BILLINGS — The Murnions could detect some chuckles from the spectators during pregame introductions.
It was Nov. 30, 2018, and the Jordan boys basketball team was playing at Circle. Fans quickly noticed a trend as Jordan’s starters were announced.
Starting at guard, a freshman, Dawson Murnion. At the other guard, a junior, Cole Murnion. At center, a junior, Douglas Murnion. At forward, a junior, Ed Murnion. And at the other forward, a junior, Keenan Murnion.
“The whole crowd was like, ‘Holy smokes, it’s like a clown car over there,’” Cole recalled.
Reactions like that persisted as opponents saw Jordan’s starting five for the first time. Some people asked the junior Murnions if all four were brothers, an impressive feat for the mother if true. But no, those four are cousins — Cole and Keenan are first cousins, as are Douglas and Ed. Dawson is Ed’s brother.
The five Murnions are enjoying their second and final year together in Jordan’s starting lineup. At 10-4, the Mustangs have already won more games than last season, and they hope to reach the Class C state tournament. If they do, they can thank the talent and chemistry of the Murnions.
“They have this kind of connection that’s something else. It’s almost weird,” junior center Dalton Bliss said. “It’s fun to watch, though.”
Between last basketball season and this one, Jordan added another Murnion: Tyler Murnion succeeded Loren Edwards as head coach.
Tyler was hesitant to take the job largely because he wanted to watch his sons, Dawson and Ed, play without the added stress of coaching them. Plus, Tyler is usually busy during the winter trying to manage his farm. But Jordan has almost literally been “The Big Dry” so far this winter, giving Tyler more time to focus on basketball and less on clearing snow.
“I thought it was gonna be a lot more stressful, and it has been plenty, but these guys are great to work with,” Tyler said.
Jordan might be the first Montana high school to feature five relatives in a basketball starting lineup. The Murnions recognize the rarity of their accomplishment, but they’re not surprised it happened. Considering the prevalence in Murnions in Garfield County, this was almost a matter of time.
John and Pat Murnion settled in Garfield County more than a century ago, according to Tyler, who is John’s grandson. Most of their children and grandchildren put down roots in the area, too, largely on farms and ranches.
Garfield County has more than 1,200 residents, per the 2010 Census. About 140 are Murnions, Tyler said.
Keenan’s father, Fred, has 15 siblings, and Cole’s father, Lee, has 16. Cole is one of six children. The majority of those family members are male, so the Murnion name is in no danger of disappearing anytime soon.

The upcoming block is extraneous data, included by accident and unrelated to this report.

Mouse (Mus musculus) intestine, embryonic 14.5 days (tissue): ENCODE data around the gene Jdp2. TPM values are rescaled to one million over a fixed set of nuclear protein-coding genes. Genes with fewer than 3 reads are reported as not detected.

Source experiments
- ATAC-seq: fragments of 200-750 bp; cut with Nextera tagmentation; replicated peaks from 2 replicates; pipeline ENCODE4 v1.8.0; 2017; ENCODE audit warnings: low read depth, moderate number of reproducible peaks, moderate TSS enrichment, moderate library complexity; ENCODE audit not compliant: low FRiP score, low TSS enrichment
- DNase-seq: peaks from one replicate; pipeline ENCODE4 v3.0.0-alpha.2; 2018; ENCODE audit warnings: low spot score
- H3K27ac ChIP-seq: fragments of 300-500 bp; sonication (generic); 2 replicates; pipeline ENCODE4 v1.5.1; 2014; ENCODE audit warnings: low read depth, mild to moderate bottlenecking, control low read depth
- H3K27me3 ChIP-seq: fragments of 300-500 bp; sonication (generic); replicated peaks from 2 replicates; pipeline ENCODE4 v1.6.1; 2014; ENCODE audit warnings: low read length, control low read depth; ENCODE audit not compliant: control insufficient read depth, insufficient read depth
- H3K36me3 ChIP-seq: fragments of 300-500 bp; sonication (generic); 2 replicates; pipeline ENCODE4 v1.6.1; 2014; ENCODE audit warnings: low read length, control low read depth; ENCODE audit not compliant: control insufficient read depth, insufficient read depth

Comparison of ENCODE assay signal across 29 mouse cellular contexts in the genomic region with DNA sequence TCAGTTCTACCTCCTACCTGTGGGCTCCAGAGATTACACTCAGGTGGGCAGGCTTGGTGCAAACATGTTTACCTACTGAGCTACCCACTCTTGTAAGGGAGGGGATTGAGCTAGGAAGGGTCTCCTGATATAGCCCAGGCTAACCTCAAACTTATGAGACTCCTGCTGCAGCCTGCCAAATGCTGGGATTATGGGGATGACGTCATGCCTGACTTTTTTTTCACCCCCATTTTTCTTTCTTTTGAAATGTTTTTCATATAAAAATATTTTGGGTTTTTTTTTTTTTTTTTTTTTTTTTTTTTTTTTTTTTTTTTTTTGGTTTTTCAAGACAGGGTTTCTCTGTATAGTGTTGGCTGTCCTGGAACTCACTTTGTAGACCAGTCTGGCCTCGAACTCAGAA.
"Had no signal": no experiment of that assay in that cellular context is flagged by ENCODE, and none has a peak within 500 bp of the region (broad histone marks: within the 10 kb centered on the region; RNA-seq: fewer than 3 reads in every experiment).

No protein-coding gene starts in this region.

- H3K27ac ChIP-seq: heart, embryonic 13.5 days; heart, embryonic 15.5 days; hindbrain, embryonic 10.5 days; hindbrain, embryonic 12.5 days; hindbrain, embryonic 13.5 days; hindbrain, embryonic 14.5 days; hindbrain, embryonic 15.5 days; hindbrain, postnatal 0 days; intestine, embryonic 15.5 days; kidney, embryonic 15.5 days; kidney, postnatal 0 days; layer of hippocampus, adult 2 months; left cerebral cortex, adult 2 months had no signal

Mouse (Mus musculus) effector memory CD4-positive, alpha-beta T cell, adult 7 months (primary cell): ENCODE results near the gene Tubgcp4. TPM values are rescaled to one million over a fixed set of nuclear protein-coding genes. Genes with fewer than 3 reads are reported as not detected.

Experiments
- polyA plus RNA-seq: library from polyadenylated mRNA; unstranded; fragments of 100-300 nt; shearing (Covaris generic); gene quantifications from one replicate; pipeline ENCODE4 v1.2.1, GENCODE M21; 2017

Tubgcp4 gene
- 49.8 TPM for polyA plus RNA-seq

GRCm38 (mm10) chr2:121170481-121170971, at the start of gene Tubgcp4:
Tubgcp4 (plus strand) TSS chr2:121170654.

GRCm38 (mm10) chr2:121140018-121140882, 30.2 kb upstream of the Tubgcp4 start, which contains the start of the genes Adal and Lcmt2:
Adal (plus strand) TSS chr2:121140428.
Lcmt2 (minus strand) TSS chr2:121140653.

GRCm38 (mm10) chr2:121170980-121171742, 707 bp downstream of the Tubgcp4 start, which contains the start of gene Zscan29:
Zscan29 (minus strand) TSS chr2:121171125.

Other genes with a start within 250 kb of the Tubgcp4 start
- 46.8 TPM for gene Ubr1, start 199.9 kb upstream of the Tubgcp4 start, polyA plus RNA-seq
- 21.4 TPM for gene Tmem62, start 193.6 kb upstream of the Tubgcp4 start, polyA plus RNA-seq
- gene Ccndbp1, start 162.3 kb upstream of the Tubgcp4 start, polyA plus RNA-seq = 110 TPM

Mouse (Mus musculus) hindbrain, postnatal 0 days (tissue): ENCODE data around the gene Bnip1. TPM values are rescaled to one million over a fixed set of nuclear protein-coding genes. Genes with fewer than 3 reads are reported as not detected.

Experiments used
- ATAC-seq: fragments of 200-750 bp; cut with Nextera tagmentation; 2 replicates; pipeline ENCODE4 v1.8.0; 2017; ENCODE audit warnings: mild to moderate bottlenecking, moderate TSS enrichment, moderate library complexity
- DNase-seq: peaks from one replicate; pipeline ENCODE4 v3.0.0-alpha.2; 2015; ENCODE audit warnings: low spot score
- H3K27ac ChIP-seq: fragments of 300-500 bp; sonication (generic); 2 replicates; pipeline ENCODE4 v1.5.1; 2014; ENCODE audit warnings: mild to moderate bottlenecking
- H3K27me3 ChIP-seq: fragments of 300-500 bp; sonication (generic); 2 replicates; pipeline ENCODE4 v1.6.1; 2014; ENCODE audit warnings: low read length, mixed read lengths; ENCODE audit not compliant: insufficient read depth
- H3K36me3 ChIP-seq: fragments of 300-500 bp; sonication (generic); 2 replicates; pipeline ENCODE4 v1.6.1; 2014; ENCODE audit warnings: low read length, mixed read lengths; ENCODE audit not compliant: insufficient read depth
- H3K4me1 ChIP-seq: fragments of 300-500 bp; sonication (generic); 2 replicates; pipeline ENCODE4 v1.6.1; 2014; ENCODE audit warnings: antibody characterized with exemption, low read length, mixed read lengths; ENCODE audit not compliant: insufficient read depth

The Murnion boys go to family reunions knowing that they won’t have time to talk to every family member, even aunts and uncles. Some Murnions have never met.
Many Garfield County residents are connected to the Murnions even though they don’t share the same last name. Bliss, for example, is distantly related to the Murnions through marriage.
“You’ve certainly gotta date out-of-town girls,” Cole said with a laugh.
Murnions have starred in many sports, and none have been more successful than the current crop of boys at Jordan. Cole, Dawson, Ed and Keenan have played key roles on the Mustang football team, which reached the 2018 6-Man state title game and won it this past fall for the first championship in program history.
The 2019 title game was played on Nov. 23, and Jordan’s basketball season began less than two weeks later. The adjustment from football to basketball was difficult, the Murnions admitted, but the Mustangs have been competitive regardless. They split their two games with Circle and Ekalaka, and their other two losses came against No. 4-ranked Melstone, which won by six points at Jordan on Dec. 14.
The four senior Murnions have played together for about a decade, and they demonstrate their familiarity through their (often non-verbal) communication on offense and defense. With a glance, Cole can get his teammates to move to specific spots on the floor. In transition, each starter seems to know exactly where the other is positioned and where they’re headed, as if they’re telepathic, Bliss said.
“We make a lot of good cuts, a lot of good passes, a lot of fancy plays, and that’s because we’ve played together so long,” Keenan said. “It’s the highest form of chemistry.”
Because they know each other so well, the Murnions aren’t daunted by big deficits or long runs from their opponents, Keenan added.
Jordan’s regular season will wrap up next week, and the state tournament is 35 days away. The senior Murnions are trying not to think about the end. They want to enjoy the final days of their unique careers.
“This season’s definitely one for the books,” Ed said. “It’s been so fun.”
Next basketball season, Jordan’s pregame introductions won't sound so repetitive. But Dawson probably won’t be the only Murnion on the team. Jason Murnion, Cole’s brother, is an incoming freshman.